Definition : Superior force

Event caused by unforeseeable, irresistible and insurmountable elements of such a nature as to completely exonerate (to release from all liability) the person presumed responsible for the damage. Article 1470 of the Civil Code of Quebec states that a person may free himself from his liability for injury caused to another by proving that the injury results from superior force, unless he has undertaken to make reparation for it.

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In co-ownerships, most water heaters (electric or gas) are installed within the apartments. In such a case, this device is an integral part of the private portions of the building. Each co-owners therefore has the responsibility to ensure the proper functioning, by checking (notably) any signs of dilapidation, and, if necessary, by replacing it at its own expense. Failing to do so, in the event of a breach, a co-owner could be held liable for any damages to the common areas of the building, as well as to the private portions owned by other co-owners, up to the amount of the deductible provided for the syndicate's insurance coverage.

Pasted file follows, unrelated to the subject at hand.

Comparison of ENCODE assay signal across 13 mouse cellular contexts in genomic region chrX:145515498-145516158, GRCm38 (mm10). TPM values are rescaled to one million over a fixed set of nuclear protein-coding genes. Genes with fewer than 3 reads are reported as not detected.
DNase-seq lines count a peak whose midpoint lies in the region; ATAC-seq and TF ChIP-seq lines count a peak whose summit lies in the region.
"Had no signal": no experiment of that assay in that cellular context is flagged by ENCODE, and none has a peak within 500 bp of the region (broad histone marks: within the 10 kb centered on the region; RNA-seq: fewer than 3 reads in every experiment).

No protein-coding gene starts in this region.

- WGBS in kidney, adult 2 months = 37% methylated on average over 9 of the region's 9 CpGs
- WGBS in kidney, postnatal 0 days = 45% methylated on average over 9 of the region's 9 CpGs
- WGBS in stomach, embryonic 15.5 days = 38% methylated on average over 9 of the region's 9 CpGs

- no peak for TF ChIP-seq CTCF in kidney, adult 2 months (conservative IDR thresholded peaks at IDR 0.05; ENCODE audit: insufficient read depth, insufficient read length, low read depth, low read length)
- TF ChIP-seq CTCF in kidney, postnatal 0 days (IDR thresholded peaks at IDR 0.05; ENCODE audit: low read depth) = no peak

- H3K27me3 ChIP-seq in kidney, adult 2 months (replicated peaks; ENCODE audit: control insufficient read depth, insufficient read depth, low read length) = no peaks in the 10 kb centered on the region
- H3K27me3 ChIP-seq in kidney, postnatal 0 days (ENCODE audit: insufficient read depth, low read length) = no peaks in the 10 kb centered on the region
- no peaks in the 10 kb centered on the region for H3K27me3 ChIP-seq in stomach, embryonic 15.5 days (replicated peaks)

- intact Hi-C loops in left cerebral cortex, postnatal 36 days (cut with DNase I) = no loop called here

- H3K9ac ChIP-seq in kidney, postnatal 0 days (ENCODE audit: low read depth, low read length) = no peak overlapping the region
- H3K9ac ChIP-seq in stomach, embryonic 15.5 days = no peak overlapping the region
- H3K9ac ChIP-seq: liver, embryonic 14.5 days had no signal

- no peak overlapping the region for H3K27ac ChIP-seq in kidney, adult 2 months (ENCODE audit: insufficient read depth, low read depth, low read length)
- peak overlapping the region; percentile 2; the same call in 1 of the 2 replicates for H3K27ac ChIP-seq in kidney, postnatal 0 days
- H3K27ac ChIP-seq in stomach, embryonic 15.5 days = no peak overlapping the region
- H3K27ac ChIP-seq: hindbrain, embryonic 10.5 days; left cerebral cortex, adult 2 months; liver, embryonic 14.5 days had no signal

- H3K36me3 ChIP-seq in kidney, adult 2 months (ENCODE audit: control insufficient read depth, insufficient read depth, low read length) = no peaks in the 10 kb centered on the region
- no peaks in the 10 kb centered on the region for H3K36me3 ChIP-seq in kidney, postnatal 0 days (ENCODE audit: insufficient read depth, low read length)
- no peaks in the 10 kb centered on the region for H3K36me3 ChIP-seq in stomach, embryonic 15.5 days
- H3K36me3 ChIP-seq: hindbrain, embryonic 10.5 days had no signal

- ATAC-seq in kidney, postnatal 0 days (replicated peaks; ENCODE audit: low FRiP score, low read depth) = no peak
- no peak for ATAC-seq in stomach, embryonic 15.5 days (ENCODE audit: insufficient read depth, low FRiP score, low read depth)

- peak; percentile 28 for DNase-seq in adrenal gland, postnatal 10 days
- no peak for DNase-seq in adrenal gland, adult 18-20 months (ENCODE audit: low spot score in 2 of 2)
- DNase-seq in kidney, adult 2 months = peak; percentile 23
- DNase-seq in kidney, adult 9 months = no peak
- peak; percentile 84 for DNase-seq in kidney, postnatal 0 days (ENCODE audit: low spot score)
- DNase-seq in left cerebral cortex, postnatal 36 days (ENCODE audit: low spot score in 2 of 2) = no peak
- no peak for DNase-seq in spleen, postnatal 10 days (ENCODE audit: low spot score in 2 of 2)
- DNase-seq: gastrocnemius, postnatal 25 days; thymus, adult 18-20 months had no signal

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In the same way as any other natural or legal person, a syndicate of co-owners is likely to incur civil liability towards third parties, including co-owners. Responsibility is the counterpart of power: where authority is, there is responsibility. This responsibility can be translated into the financial contribution of the co-owners, since in the event of a judgment condemning the syndicate to pay a sum of money, this judgement will be enforceable against him and each of the persons who were co-owners at the time the cause of action arose, in proportion to the relative value of their fraction.Therefore the law obliges any syndicate of co-owners to take out insurance covering its civil liability towards third parties.
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